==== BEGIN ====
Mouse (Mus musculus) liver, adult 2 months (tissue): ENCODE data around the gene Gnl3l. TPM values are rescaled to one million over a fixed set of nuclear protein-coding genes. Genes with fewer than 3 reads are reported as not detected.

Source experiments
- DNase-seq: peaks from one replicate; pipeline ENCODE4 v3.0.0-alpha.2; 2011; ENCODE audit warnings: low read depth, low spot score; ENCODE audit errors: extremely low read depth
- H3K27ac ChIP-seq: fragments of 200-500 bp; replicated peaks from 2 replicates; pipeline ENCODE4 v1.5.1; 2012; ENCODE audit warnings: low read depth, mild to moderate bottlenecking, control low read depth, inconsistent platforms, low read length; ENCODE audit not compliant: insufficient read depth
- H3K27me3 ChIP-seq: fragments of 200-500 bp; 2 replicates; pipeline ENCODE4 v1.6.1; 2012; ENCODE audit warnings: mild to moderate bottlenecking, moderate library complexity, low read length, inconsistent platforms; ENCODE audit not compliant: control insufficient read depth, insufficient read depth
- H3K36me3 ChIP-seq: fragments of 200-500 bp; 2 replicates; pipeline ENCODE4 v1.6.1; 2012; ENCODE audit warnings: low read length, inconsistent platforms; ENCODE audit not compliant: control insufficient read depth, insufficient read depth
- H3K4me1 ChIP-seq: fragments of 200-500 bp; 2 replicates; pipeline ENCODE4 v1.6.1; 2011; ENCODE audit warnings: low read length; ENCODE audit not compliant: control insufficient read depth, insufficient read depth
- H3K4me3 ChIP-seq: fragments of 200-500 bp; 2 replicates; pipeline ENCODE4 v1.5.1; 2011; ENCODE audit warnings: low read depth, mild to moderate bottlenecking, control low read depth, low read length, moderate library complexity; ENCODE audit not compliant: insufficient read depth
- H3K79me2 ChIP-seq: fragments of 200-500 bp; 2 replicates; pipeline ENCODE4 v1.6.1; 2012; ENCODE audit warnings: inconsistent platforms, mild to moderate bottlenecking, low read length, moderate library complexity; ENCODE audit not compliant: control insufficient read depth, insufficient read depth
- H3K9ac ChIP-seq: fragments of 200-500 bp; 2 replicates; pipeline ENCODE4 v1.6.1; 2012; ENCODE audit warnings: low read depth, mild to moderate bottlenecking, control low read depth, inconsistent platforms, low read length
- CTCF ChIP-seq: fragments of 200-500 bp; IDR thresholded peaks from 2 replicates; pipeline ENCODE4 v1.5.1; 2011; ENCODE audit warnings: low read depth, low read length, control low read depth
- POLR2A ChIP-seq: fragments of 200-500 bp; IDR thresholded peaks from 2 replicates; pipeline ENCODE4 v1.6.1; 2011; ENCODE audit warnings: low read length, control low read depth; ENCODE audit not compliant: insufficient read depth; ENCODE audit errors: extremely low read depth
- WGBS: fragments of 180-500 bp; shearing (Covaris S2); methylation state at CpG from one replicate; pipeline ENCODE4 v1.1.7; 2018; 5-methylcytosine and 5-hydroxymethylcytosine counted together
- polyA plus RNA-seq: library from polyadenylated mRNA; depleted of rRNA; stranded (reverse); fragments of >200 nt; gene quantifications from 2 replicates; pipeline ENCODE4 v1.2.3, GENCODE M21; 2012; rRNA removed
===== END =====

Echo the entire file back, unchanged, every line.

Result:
Mouse (Mus musculus) liver, adult 2 months (tissue): ENCODE data around the gene Gnl3l. TPM values are rescaled to one million over a fixed set of nuclear protein-coding genes. Genes with fewer than 3 reads are reported as not detected.

Source experiments
- DNase-seq: peaks from one replicate; pipeline ENCODE4 v3.0.0-alpha.2; 2011; ENCODE audit warnings: low read depth, low spot score; ENCODE audit errors: extremely low read depth
- H3K27ac ChIP-seq: fragments of 200-500 bp; replicated peaks from 2 replicates; pipeline ENCODE4 v1.5.1; 2012; ENCODE audit warnings: low read depth, mild to moderate bottlenecking, control low read depth, inconsistent platforms, low read length; ENCODE audit not compliant: insufficient read depth
- H3K27me3 ChIP-seq: fragments of 200-500 bp; 2 replicates; pipeline ENCODE4 v1.6.1; 2012; ENCODE audit warnings: mild to moderate bottlenecking, moderate library complexity, low read length, inconsistent platforms; ENCODE audit not compliant: control insufficient read depth, insufficient read depth
- H3K36me3 ChIP-seq: fragments of 200-500 bp; 2 replicates; pipeline ENCODE4 v1.6.1; 2012; ENCODE audit warnings: low read length, inconsistent platforms; ENCODE audit not compliant: control insufficient read depth, insufficient read depth
- H3K4me1 ChIP-seq: fragments of 200-500 bp; 2 replicates; pipeline ENCODE4 v1.6.1; 2011; ENCODE audit warnings: low read length; ENCODE audit not compliant: control insufficient read depth, insufficient read depth
- H3K4me3 ChIP-seq: fragments of 200-500 bp; 2 replicates; pipeline ENCODE4 v1.5.1; 2011; ENCODE audit warnings: low read depth, mild to moderate bottlenecking, control low read depth, low read length, moderate library complexity; ENCODE audit not compliant: insufficient read depth
- H3K79me2 ChIP-seq: fragments of 200-500 bp; 2 replicates; pipeline ENCODE4 v1.6.1; 2012; ENCODE audit warnings: inconsistent platforms, mild to moderate bottlenecking, low read length, moderate library complexity; ENCODE audit not compliant: control insufficient read depth, insufficient read depth
- H3K9ac ChIP-seq: fragments of 200-500 bp; 2 replicates; pipeline ENCODE4 v1.6.1; 2012; ENCODE audit warnings: low read depth, mild to moderate bottlenecking, control low read depth, inconsistent platforms, low read length
- CTCF ChIP-seq: fragments of 200-500 bp; IDR thresholded peaks from 2 replicates; pipeline ENCODE4 v1.5.1; 2011; ENCODE audit warnings: low read depth, low read length, control low read depth
- POLR2A ChIP-seq: fragments of 200-500 bp; IDR thresholded peaks from 2 replicates; pipeline ENCODE4 v1.6.1; 2011; ENCODE audit warnings: low read length, control low read depth; ENCODE audit not compliant: insufficient read depth; ENCODE audit errors: extremely low read depth
- WGBS: fragments of 180-500 bp; shearing (Covaris S2); methylation state at CpG from one replicate; pipeline ENCODE4 v1.1.7; 2018; 5-methylcytosine and 5-hydroxymethylcytosine counted together
- polyA plus RNA-seq: library from polyadenylated mRNA; depleted of rRNA; stranded (reverse); fragments of >200 nt; gene quantifications from 2 replicates; pipeline ENCODE4 v1.2.3, GENCODE M21; 2012; rRNA removed